TVP #145: Away from Coercion, and Into The Free Digital Economy (Essays by James Farber)

The following are two essays from Paul Rosenberg’s fiction book titled, A Lodging of Wayfaring Men, which I highly recommend every vonuan/anarchist/crypto-agorist read.

Herein, James Farber, one of the main characters, published an opinion piece in the New York Times discussing the problem of coercion, the negative impact it has on society, the detrimental effect it has on human creativity and innovation, and a request to folks in the statist-servile society:

“We don’t want to change your systems–we just want to be left alone.”

The time for the Free Digital (& Physical) Economy is now.



It began with Arab traders and the merchants of Venice. They really didn’t know what they were building or how it would work. They merely struggled for the betterment of themselves and their families.

It began to break out when the deep superstition of the middle ages cracked open under the strain of new philosophies and religious ideas.

It found room to grow wherever new and wild vistas were found. It found fresh growth with each discovery of far-off new lands. It found a home everywhere the old order was broken up and fresh starts were being made. It took a firm root in America and flourished there for over a hundred years.

Never again, where history is recorded, will there be any question as to whether or not it works.

“It,” is the great discovery of the modern era: the positive-sum game. It is the liberation of human energy to do its appropriate job. It is the operation of creation, using the only counter-entropic force we have: free human energy.

You can see it work everywhere from the research lab, to the front office, to the construction site. It is what drives the entrepreneur to develop and produce a new product or service, and it is what gives the construction worker pride when his skill overcomes a difficult problem, making a way for his blueprints to become a functional structure. Why is the construction worker proud, and why does the entrepreneur exult? Because they have done the one thing that all humans have the impulse to do – to create something good that would not have been otherwise. Human energy is the great creative force in the world. Without it, things tend to entropy. (As the second law of thermodynamics states, “closed systems tend to entropy.”) Without active and creative human energy, everything goes back to an animal level of existence.

This human energy does not function by obedience and compulsion – it cannot, no matter how many rulers wish it were otherwise. Look at the command economies of the dead socialist world. Within several decades their occupants were reduced to an animal existence. Look at the millennia when constrained people lived at the pleasure of their Kings, seeking permissions from their rulers to live and work. They continually starved and died. It was only when a few freelance merchants began living according to their own minds and breaking away from the permissions of their rulers that things began to change.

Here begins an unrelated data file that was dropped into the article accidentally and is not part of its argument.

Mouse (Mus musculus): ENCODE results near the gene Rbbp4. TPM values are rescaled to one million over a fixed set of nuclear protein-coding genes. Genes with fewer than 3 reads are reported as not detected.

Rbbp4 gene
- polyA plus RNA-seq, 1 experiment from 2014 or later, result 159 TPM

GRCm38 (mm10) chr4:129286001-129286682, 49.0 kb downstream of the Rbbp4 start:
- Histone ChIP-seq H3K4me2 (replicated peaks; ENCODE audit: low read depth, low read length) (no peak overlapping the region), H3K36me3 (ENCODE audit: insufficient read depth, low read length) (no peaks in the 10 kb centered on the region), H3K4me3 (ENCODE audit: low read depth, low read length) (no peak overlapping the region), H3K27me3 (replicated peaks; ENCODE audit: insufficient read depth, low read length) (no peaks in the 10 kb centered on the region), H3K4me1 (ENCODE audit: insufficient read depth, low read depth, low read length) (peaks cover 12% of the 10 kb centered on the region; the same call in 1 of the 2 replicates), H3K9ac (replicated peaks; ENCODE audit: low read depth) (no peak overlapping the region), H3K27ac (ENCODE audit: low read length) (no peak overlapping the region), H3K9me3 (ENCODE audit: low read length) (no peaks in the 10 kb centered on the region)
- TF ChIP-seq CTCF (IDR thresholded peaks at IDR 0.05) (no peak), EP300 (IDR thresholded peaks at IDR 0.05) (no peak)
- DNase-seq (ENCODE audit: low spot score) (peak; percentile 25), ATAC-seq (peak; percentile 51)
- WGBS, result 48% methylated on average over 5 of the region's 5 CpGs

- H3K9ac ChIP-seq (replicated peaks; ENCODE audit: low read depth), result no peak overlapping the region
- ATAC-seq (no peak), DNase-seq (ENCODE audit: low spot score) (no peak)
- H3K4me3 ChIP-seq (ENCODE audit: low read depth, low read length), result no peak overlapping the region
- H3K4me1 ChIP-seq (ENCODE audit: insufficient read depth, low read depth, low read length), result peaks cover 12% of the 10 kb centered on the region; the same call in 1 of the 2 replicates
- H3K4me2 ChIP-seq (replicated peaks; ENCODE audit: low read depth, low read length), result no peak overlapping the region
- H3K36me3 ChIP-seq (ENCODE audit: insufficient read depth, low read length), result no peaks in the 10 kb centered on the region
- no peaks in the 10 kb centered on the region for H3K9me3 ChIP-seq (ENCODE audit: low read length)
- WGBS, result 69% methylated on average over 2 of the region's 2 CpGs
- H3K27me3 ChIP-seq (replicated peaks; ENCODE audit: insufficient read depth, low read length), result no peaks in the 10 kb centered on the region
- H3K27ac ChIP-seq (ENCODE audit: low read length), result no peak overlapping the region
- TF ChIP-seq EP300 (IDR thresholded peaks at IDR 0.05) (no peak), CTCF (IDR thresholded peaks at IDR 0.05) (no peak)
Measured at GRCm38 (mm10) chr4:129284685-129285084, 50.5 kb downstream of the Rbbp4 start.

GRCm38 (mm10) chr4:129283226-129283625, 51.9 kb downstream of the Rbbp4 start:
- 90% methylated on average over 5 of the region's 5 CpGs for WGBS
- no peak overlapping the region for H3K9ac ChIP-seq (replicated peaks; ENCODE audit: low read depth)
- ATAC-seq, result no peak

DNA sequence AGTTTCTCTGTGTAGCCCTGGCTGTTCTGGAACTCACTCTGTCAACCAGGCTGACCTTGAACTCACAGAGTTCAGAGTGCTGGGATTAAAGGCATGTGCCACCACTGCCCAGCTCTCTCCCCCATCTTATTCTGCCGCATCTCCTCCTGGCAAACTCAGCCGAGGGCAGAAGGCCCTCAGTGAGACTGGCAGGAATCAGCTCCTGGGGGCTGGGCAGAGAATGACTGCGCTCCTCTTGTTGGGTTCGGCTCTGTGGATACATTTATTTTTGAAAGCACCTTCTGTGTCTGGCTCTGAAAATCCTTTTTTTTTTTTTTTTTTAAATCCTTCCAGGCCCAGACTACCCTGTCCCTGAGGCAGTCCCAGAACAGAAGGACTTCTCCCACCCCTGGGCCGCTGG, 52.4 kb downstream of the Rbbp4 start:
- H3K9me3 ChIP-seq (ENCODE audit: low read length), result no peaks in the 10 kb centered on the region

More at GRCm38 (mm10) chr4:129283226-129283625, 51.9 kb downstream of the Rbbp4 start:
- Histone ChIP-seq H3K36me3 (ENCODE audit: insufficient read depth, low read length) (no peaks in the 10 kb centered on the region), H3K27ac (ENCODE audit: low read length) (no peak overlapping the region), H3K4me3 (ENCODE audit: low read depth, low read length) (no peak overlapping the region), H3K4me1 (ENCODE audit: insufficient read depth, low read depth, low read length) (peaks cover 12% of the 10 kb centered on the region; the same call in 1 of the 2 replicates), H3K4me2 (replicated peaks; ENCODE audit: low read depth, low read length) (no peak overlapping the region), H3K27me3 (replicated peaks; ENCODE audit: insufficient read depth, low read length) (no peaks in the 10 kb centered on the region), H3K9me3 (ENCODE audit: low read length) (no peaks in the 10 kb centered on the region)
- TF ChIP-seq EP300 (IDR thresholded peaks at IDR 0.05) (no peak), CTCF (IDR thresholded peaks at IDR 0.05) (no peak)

When human energy is free to move, creativity goes wild; as do motivation, happiness, and the accumulation of wealth. When it is restrained, the descent to animal existence takes over again.

The discovery of this fact is what differentiates us from the middle ages, and not much else. Do you think the people who lived in those dark times were inherently less intelligent than we are? They were not! You and I are their direct descendants, not many generations removed. We are essentially the same.

The term positive-sum game signifies that this system creates more than the sum of its parts. The only real magic – human energy – creates more than it started with. Take some raw materials that are of themselves are of little worth; and when you add human creativity you can create vehicles, computers, and space ships. The materials themselves have been around since the creation of the earth, if they could have turned into something great of themselves they would have done it long ago. But they cannot – it is only when humans manipulate them according to their own ideas that they gain any value. Thus, five dollars worth of materials becomes a product worth thousands of dollars.

They who do not play the positive-sum game instinctively fall back into being motivated by envy. Ultimately, they find reasons to feel that “there are only so many pieces of the pie.” This is the seed of destruction.

The next thing they say is “if you have a bigger piece of the pie, then someone else has to have less.” That is a zero-sum game – the idea that nothing is really created, just moved from one hand to another. Not only is it false, but it is also the credo of every envious looter who speaks of ‘fairness’ and ‘equal distribution of wealth,’ but who secretly hopes to get a share of wealth held by others.

The real controversy of our time is this: Is human energy allowed to work in the world, or will it be tied down? The miserable experiment of communism has taught the world’s rulers that the positive-sum game is necessary. So, their plan now is to allow human energy to work, but to siphon off as much wealth as possible without killing it all together. We productive people are carrying the governments of the world upon our backs.

Are they worth half of our efforts – half of our lives?

They take half of our earnings away from us continually by a vast web of taxes, fees and regulations – for what benefit? “To help the poor,” they say, and clamorously infer that if you disagree you are a heartless and dangerous person, and further that all will despise you. But if our money is forcibly taken from us, is not the state robbing us? Any dictionary will tell you that this is so, but it is considered poor form to say so – even to consider it.

And are the poor better off? Certainly some of our money goes to the poor (although most is eaten up in the bureaucracy). This feeds their bellies insufficiently, while at the same time locking them into a life of dependance that wages an unending war upon their souls. Is that a good thing? Are the poor better off for this robbing of producers and living in a state of dependency?